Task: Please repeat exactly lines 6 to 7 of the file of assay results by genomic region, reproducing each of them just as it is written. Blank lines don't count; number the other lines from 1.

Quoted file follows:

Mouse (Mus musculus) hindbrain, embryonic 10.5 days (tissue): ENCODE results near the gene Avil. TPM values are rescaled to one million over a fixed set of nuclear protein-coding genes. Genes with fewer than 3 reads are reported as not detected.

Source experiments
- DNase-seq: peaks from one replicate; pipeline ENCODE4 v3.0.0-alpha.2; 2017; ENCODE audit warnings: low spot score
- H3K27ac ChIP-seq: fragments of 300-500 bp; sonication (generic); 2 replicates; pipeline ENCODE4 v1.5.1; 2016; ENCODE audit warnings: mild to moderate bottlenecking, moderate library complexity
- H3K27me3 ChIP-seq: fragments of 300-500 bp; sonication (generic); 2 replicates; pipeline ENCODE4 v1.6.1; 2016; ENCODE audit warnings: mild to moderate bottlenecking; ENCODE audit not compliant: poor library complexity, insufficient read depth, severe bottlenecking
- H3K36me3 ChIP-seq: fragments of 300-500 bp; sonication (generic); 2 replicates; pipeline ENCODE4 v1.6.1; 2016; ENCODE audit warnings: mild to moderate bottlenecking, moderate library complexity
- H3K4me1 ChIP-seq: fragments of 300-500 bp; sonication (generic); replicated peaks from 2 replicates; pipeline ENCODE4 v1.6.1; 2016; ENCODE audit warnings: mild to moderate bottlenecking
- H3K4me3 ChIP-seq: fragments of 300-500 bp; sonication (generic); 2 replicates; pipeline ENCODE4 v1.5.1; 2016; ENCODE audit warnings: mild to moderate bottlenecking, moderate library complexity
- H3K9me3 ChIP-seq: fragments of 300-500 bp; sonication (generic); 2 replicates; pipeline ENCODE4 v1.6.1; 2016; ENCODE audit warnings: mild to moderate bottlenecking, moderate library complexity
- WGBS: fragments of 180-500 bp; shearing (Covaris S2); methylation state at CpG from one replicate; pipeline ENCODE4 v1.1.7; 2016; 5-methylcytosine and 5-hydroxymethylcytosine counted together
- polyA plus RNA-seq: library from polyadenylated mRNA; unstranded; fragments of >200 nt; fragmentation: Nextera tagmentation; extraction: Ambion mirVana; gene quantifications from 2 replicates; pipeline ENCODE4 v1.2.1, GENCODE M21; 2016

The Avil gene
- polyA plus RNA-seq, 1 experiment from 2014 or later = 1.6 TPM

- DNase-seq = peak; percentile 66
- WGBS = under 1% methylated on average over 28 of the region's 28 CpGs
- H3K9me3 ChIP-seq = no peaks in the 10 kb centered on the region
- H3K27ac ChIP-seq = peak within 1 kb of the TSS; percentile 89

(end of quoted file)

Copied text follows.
- H3K36me3 ChIP-seq: fragments of 300-500 bp; sonication (generic); 2 replicates; pipeline ENCODE4 v1.6.1; 2016; ENCODE audit warnings: mild to moderate bottlenecking, moderate library complexity
- H3K4me1 ChIP-seq: fragments of 300-500 bp; sonication (generic); replicated peaks from 2 replicates; pipeline ENCODE4 v1.6.1; 2016; ENCODE audit warnings: mild to moderate bottlenecking